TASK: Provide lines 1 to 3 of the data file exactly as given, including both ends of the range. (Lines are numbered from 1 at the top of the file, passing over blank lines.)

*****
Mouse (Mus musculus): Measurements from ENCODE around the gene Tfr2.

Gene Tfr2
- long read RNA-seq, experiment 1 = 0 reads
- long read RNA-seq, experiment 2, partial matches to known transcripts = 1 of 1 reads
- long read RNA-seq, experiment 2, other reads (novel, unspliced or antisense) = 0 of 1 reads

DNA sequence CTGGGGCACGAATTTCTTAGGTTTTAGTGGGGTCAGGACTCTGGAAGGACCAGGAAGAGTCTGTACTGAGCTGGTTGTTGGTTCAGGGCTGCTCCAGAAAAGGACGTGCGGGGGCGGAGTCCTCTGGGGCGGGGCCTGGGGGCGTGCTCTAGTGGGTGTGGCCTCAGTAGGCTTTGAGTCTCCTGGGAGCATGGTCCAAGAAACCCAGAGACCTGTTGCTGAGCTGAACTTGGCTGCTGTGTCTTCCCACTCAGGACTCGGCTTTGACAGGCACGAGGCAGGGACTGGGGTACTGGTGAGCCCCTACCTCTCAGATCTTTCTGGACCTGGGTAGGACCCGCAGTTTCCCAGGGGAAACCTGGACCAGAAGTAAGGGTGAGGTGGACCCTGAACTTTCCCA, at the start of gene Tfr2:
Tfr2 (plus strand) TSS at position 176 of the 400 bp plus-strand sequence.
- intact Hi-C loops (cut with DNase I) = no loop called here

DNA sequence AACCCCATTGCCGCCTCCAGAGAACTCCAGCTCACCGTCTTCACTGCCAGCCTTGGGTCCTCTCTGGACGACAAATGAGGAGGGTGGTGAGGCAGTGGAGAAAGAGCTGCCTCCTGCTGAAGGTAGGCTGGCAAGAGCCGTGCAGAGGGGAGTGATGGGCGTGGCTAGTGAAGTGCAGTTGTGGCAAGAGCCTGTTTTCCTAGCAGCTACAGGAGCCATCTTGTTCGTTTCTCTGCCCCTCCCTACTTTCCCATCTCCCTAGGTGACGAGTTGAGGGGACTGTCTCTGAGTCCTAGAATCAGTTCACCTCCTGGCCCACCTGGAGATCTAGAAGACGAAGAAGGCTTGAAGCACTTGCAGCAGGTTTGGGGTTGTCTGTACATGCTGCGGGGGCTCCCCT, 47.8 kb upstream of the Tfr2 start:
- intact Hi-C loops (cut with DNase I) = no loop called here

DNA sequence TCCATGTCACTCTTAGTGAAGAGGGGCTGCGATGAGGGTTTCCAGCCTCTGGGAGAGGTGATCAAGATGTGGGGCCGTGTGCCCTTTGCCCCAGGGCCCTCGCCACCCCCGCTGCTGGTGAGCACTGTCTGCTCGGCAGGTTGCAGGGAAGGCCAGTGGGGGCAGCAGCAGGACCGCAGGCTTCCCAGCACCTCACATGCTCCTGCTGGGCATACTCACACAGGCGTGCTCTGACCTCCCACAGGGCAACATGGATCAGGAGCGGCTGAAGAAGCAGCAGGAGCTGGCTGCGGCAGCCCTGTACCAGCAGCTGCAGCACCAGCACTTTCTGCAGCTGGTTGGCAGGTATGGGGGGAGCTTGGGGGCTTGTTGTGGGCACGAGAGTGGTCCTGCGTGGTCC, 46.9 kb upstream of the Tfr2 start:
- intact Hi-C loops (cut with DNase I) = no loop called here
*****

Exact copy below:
Mouse (Mus musculus): Measurements from ENCODE around the gene Tfr2.

Gene Tfr2
- long read RNA-seq, experiment 1 = 0 reads